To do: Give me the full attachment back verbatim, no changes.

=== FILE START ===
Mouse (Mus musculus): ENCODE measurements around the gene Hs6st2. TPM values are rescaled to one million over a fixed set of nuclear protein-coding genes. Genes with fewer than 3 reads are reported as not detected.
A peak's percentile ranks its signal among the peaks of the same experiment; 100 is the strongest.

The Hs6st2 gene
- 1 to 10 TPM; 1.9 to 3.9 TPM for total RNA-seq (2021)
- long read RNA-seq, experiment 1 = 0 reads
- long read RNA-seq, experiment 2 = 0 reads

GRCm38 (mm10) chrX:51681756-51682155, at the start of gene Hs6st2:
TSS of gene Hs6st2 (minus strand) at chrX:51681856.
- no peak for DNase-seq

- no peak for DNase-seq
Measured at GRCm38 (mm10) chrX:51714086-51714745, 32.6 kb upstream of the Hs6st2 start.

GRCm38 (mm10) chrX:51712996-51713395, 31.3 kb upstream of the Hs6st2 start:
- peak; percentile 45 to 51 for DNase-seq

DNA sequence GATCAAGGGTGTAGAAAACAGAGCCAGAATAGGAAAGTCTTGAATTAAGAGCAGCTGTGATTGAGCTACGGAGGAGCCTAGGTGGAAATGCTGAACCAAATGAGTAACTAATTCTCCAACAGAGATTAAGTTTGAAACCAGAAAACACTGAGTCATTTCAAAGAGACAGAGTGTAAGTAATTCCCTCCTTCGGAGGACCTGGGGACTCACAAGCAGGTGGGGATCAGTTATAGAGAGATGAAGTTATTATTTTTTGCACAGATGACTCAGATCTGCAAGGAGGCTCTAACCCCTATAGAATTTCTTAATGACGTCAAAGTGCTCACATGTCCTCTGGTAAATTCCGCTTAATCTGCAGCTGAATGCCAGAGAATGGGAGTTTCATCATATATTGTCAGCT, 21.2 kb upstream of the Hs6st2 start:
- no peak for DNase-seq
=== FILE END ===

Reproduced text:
Mouse (Mus musculus): ENCODE measurements around the gene Hs6st2. TPM values are rescaled to one million over a fixed set of nuclear protein-coding genes. Genes with fewer than 3 reads are reported as not detected.
A peak's percentile ranks its signal among the peaks of the same experiment; 100 is the strongest.

The Hs6st2 gene
- 1 to 10 TPM; 1.9 to 3.9 TPM for total RNA-seq (2021)
- long read RNA-seq, experiment 1 = 0 reads
- long read RNA-seq, experiment 2 = 0 reads

GRCm38 (mm10) chrX:51681756-51682155, at the start of gene Hs6st2:
TSS of gene Hs6st2 (minus strand) at chrX:51681856.
- no peak for DNase-seq

- no peak for DNase-seq
Measured at GRCm38 (mm10) chrX:51714086-51714745, 32.6 kb upstream of the Hs6st2 start.

GRCm38 (mm10) chrX:51712996-51713395, 31.3 kb upstream of the Hs6st2 start:
- peak; percentile 45 to 51 for DNase-seq

DNA sequence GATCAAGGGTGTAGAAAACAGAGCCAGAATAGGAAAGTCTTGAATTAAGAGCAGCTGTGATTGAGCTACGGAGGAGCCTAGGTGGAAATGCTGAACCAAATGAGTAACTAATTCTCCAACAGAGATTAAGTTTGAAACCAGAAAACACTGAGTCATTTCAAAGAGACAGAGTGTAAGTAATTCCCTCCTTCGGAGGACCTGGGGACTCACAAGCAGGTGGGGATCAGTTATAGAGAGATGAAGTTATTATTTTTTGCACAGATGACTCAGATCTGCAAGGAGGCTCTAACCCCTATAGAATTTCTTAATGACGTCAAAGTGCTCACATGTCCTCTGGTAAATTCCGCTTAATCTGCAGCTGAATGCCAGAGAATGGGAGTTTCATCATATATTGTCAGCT, 21.2 kb upstream of the Hs6st2 start:
- no peak for DNase-seq